nep-hpe New Economics Papers
on History and Philosophy of Economics
Issue of 2006‒05‒06
eight papers chosen by
Erik Thomson
University of Chicago

  1. Toward an Economic Theory of Dysfunctional Identity By Hanming Fang; Glenn C. Loury
  2. "Dysfunctional Identities" Can Be Rational By Hanming Fang; Glenn C. Loury
  3. Cooperation and Reciprocity: a Theoretical Approach By Marcello Basili; Maurizio Franzini
  4. Strategic and extensive games By Martin J. Osborne
  5. Is Equality Stable? By Dilip Mookherjee; Debraj Ray
  6. It's a Small World After All: The Convergence of Disclosure Practices Across Legal Regimes over Time By Timothy Fogarty; Garen Markarian; Antonio Parbonetti
  7. Sir George Caswall vs. the Duke of Portland: Financial Contracts and Litigation in the wake of the South Sea Bubble By Gary S. Shea
  8. Decentralization, Corruption and Government Accountability: An Overview By Pranab Bardhan; Dilip Mookherjee

  1. By: Hanming Fang (Department of Economics, Yale University); Glenn C. Loury (Institute for Economic Development, Boston University)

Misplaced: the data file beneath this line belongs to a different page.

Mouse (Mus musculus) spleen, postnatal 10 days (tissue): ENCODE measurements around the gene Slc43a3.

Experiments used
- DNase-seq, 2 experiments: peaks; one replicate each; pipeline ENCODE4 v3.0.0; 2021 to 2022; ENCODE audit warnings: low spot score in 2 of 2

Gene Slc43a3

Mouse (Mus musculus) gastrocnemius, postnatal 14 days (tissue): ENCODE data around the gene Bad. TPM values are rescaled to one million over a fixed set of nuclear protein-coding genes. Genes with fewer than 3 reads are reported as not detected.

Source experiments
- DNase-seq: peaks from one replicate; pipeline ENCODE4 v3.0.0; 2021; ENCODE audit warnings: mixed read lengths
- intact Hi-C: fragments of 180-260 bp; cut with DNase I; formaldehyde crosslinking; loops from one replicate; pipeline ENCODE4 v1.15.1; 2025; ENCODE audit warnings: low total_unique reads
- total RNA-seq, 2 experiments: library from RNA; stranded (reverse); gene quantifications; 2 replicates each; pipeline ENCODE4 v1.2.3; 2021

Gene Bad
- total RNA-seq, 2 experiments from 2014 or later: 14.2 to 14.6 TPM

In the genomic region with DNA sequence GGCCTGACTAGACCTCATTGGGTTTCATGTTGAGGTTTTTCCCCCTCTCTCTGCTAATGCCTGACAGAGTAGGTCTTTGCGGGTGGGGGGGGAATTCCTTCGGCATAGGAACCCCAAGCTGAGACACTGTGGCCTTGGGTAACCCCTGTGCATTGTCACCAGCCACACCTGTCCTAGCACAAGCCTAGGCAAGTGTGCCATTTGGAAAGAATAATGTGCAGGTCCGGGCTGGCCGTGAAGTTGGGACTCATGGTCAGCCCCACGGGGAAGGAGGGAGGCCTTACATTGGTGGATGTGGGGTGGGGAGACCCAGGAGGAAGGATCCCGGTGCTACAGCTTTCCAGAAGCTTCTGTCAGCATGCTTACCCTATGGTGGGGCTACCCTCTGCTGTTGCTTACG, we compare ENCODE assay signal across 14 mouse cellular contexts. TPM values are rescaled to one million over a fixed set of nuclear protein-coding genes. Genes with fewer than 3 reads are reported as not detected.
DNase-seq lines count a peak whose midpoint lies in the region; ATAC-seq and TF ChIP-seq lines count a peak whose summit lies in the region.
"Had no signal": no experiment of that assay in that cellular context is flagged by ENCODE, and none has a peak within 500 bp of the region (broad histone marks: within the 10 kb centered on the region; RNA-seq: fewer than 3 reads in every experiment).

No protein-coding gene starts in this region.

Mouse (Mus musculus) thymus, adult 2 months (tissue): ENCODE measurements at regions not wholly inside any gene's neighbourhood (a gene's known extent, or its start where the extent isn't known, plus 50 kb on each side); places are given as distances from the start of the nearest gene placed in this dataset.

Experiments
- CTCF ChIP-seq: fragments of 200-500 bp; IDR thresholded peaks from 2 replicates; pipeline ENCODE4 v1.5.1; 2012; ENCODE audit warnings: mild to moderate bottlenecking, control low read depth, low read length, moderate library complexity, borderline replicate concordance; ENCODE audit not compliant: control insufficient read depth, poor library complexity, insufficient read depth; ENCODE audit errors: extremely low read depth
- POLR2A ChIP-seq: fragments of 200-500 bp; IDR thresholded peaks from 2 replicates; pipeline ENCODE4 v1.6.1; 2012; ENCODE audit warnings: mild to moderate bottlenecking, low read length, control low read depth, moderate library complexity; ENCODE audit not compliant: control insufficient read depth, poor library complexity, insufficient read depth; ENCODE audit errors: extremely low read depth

Abstract: We advance a novel choice-theoretic model of “identity” based on the notions of categories and narratives. Identity is conceived as a matter of “reflexive perception” — how people understand themselves. Choosing an identity is equivalent to making a generalization about one’s past that highlights the most salient aspects of experience. When many individuals make a common choice in this regard, they embrace a collective identity which is dysfunctional if it is Pareto dominated by an alternative self-classificatory schema. Using a simple multi-stage risk sharing game, we explore conditions under which dysfunctional collective identities might be expected to emerge.